Disability and Me: Part 1

I have a complex relationship with  my disabilities, namely that for the longest time, I didn’t believe I was disabled. I was fed a line by the people around me that being disabled meant you couldn’t do things on your own, or needed a lot of help. My only examples were my grandfather (a double amputee due to gangrene that was caused by diabetes, a man who was lobotomized in 1960 to get to an aneurysm that was threatening his life), my father (chronic knee problems that necessitated a cane at times and a placard for parking spots), a double amputee teacher at my Catholic school, and a person with cerebral palsy who used a wheelchair in my public high school.

The few examples I saw on TV were people like the ones I already knew, who needed mobility aids or who were amputees, that’s it. I didn’t know that anxiety, ADHD, scoliosis, PTSD, or asthma are considered disabilities. I didn’t know that the pain I was dealing with, both physical and emotional, were and are disabilities. In fact, it wasn’t until I stumbled on tumblr and started searching out disabled bloggers after seeing a post on my dash that I even knew that I, in fact, was dealing with disabilities.

But, once I read up on things, once I stopped internalizing the idea that disability meant you needed some sort of mobility aids or an official document saying ‘this person is disabled’, my life honestly sucked less. I stopped beating myself up over not being able to get around as easily as my non-disabled peers. I stopped thinking that my pain, the difficulties I face, were laziness at best, or some kind of vindictiveness on my part at worst (things I’d been told at various points in my life).

I still struggle with all of that, to be honest. I don’t apply those standards to anyone else, either. That’s the messed up part of all of it. I hold myself to these impossible standards (thanks, in no small part, to my parents (a whole other story that I’ll get into eventually on here)) and hold myself to ableist ideas of disability sometimes, all because of what I was taught in life. I still struggle to even allow myself to claim that word because of what I internalized through my life.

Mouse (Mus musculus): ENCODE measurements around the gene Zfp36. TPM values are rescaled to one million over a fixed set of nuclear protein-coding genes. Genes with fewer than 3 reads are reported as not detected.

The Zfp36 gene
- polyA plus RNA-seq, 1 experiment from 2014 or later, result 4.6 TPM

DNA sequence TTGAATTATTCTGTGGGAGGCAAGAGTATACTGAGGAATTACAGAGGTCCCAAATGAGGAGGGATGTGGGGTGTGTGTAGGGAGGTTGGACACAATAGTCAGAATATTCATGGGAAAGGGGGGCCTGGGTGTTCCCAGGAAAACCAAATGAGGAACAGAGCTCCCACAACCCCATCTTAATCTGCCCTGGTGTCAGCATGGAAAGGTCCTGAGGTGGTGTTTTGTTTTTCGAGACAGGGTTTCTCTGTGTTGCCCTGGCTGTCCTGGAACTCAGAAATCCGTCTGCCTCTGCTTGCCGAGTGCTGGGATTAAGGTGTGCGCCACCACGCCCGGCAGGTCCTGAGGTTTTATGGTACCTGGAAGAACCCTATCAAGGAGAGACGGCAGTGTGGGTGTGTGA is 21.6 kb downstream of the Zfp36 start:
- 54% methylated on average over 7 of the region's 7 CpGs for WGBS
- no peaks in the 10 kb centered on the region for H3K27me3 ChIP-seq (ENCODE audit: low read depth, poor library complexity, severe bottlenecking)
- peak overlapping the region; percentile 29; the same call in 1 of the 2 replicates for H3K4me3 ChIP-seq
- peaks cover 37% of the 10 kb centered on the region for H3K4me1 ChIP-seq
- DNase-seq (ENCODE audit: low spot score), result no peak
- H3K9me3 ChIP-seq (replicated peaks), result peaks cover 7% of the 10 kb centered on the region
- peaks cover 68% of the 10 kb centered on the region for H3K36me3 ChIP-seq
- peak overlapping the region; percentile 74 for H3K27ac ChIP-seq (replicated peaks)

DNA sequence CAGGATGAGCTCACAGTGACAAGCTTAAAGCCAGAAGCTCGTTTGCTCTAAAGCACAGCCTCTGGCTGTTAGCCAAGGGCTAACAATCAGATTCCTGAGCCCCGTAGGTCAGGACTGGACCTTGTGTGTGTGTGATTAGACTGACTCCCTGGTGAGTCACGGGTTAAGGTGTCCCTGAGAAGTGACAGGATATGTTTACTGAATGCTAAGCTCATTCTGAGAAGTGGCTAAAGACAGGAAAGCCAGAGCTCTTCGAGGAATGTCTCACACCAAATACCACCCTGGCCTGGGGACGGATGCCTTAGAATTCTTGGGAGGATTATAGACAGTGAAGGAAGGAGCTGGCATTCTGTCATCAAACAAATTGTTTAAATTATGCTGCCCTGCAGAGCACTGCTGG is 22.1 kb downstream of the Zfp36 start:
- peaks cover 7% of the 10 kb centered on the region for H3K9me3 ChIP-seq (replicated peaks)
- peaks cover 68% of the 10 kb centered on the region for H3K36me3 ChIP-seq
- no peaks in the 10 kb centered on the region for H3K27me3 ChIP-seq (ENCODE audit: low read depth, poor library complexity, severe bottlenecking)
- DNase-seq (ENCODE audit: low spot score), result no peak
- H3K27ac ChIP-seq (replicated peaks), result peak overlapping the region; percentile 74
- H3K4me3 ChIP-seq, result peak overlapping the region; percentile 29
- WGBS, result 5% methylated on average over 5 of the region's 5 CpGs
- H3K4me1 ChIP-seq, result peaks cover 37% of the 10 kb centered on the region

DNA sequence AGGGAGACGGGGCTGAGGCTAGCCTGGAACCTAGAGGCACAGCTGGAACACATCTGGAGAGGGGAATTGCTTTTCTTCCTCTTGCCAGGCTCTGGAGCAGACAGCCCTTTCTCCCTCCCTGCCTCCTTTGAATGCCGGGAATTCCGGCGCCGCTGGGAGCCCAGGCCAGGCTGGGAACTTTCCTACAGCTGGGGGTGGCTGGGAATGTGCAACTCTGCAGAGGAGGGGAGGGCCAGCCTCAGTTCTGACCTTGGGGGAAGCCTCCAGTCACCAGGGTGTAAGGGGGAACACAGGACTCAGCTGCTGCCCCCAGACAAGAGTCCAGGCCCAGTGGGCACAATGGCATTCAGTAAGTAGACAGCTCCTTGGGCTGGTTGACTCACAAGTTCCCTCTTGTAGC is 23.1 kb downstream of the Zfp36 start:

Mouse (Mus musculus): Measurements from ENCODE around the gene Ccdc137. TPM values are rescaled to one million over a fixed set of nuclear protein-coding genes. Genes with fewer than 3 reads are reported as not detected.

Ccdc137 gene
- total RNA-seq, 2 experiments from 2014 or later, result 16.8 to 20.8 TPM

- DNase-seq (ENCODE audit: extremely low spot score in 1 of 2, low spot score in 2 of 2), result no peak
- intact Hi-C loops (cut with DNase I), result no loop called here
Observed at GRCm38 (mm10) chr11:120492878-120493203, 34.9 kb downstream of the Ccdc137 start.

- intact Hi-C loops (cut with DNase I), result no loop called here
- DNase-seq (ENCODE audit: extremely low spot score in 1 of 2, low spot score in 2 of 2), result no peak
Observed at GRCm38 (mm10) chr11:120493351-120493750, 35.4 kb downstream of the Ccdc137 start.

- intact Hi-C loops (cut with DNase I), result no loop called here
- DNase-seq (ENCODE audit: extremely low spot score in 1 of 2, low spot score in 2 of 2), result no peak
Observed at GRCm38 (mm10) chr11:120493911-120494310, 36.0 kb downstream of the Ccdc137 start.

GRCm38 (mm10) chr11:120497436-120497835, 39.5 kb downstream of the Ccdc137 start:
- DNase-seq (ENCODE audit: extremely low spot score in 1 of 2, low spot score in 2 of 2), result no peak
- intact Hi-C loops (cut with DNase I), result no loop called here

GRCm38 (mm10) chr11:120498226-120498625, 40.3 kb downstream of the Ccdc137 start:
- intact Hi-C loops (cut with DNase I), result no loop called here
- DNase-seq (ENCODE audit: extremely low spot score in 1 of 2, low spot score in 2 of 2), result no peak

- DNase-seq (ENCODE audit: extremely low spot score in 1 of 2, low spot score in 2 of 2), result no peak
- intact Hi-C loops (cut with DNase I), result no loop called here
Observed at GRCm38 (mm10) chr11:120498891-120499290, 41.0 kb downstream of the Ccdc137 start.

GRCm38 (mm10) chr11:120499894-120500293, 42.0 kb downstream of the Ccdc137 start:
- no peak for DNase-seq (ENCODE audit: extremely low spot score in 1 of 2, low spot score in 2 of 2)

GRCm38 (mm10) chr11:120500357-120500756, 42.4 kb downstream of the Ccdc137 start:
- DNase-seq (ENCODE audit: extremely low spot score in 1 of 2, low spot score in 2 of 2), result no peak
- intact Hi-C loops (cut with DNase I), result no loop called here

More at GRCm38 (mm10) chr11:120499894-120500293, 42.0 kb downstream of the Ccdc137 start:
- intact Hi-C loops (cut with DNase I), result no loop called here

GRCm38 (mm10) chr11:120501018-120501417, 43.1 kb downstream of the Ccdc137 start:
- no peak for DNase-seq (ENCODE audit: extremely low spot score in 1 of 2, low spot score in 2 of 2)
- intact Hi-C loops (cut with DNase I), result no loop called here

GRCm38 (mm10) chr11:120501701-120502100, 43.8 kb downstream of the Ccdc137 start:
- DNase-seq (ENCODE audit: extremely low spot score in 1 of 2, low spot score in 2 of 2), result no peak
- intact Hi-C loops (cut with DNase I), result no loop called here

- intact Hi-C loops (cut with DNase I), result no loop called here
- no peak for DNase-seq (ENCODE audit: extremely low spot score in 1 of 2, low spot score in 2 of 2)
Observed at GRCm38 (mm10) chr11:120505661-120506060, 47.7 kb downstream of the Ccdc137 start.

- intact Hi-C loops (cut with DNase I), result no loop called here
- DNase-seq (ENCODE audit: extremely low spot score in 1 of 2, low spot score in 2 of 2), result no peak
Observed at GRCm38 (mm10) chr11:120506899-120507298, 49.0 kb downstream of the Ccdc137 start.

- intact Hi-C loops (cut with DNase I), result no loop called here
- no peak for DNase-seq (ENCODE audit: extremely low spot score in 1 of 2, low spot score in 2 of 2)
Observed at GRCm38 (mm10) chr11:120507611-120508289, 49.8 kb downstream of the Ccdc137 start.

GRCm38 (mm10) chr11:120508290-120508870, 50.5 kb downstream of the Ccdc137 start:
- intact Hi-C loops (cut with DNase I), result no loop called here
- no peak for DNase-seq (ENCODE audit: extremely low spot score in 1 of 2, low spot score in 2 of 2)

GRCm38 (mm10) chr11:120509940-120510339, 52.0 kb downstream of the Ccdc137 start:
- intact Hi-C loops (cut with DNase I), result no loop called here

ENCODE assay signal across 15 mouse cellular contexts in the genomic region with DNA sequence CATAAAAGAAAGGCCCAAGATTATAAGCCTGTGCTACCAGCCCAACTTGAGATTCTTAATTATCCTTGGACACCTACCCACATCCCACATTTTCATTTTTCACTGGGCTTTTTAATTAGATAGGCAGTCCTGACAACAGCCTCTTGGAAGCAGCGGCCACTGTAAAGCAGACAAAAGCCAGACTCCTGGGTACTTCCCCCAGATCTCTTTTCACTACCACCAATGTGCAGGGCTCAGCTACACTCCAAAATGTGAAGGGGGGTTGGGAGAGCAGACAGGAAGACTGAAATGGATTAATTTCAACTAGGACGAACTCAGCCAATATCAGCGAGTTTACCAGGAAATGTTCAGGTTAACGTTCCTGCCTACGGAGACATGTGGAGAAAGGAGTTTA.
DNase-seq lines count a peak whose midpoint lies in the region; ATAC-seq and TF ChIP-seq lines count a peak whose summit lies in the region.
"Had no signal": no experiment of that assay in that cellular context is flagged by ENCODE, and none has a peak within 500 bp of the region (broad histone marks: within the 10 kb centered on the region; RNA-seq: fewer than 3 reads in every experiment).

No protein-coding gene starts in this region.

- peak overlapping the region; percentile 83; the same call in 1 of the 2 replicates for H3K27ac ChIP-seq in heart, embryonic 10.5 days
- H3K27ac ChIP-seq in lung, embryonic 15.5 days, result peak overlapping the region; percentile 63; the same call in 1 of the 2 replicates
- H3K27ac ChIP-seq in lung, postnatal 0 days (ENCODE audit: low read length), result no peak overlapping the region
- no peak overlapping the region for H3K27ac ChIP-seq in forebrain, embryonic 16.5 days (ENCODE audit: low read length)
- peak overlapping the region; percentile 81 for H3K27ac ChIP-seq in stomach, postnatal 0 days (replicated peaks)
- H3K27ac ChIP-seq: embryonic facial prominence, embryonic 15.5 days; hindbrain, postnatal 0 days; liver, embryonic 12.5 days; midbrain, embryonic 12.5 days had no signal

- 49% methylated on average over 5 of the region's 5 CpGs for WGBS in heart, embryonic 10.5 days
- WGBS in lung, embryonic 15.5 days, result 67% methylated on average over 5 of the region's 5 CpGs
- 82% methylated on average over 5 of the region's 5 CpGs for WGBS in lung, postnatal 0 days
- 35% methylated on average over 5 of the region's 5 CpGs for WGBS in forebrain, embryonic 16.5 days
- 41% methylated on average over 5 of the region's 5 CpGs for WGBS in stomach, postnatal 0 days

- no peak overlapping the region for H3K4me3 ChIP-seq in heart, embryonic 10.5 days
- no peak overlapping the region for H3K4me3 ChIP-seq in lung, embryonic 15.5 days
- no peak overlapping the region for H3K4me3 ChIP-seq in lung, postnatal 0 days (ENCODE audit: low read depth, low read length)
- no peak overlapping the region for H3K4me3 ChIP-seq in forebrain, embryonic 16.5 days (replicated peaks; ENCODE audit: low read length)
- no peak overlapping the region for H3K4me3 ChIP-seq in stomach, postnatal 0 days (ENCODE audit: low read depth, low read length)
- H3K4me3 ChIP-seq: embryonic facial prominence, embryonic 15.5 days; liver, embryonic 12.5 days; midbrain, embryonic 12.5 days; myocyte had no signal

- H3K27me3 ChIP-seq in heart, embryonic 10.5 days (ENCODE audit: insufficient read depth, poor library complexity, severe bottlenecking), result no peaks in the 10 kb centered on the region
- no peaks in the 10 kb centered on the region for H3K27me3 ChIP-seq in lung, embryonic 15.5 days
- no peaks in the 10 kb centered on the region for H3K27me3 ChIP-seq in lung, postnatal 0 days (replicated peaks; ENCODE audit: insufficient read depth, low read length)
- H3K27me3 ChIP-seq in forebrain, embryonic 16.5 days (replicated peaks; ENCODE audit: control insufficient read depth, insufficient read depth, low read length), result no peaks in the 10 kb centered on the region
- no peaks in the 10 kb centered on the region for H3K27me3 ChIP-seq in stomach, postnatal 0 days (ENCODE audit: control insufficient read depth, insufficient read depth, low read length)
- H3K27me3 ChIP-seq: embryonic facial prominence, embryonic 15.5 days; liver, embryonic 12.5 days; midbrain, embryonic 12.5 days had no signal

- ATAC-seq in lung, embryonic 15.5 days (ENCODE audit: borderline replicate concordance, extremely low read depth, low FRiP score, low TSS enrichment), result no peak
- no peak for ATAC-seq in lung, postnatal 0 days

I could use mobility aids on some days. Today was actually one of those days. But those come with people staring at me because I’m ‘too young’ to need them, or don’t look like I need them, or because my mother is ashamed to be seen out with me if I use them and something’s not broken (yes, she’s said as much to me). So instead of using something that’ll help me, I suffer through pain. I deal with it, because any time I mention my pain, it’s invalidated because she ‘has it worse’ and because she’s older so obviously her problems are more serious, and she makes do without those things (out of a misplace sense of pride).

I’m writing all this out to get it out and to say that I’m really sick of shaming of disabled people, both younger disabled people and disabled people who don’t “look” disabled. It’s hell. Days like today, it’s absolute hell. I know I should be able to say “fuck it” and just use the damned cane. I know I shouldn’t care. But I do, because I’ve been through so much abuse in my life and because of PTSD and anxiety, even a sideways glance from a stranger can start me crying. So I suffer, because of society’s messages it’s sent me, and because I can’t get past my own internalized ableism and the idea that I should be ashamed of being in pain unless something’s broken.

I really hope I can get past it one day, before I’ve wrecked my body from all this. I don’t wanna screw myself up that much.


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